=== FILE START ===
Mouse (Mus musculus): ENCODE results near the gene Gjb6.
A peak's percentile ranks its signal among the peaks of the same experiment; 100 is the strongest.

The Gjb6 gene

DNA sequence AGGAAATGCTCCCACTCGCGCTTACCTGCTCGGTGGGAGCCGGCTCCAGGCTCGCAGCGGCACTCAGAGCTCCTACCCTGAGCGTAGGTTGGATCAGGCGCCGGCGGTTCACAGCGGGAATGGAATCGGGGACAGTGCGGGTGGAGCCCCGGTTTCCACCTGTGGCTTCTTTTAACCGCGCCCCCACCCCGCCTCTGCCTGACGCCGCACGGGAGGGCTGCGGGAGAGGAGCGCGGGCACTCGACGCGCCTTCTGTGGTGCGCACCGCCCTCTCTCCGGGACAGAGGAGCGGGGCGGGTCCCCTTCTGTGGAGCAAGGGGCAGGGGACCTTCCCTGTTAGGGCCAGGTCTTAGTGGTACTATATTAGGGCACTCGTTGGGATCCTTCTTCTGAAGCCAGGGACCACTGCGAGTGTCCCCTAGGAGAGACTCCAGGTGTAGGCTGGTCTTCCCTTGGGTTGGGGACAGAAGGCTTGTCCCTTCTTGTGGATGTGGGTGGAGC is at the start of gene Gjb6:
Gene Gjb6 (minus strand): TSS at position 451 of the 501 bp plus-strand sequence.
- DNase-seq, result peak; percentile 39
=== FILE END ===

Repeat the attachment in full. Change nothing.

Mouse (Mus musculus): ENCODE results near the gene Gjb6.
A peak's percentile ranks its signal among the peaks of the same experiment; 100 is the strongest.

The Gjb6 gene

DNA sequence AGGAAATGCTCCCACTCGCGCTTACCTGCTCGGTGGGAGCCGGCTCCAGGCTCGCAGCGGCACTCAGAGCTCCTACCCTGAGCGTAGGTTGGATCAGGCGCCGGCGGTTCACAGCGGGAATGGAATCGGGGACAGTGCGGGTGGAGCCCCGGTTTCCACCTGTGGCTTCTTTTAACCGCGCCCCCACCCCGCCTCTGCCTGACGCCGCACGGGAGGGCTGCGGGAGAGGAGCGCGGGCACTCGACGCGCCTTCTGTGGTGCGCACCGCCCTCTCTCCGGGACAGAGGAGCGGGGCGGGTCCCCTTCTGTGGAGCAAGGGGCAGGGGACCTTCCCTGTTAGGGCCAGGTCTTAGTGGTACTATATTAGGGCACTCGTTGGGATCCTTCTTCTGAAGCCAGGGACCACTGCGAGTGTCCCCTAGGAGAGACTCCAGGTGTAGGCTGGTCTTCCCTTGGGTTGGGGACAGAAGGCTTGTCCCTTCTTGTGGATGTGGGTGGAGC is at the start of gene Gjb6:
Gene Gjb6 (minus strand): TSS at position 451 of the 501 bp plus-strand sequence.
- DNase-seq, result peak; percentile 39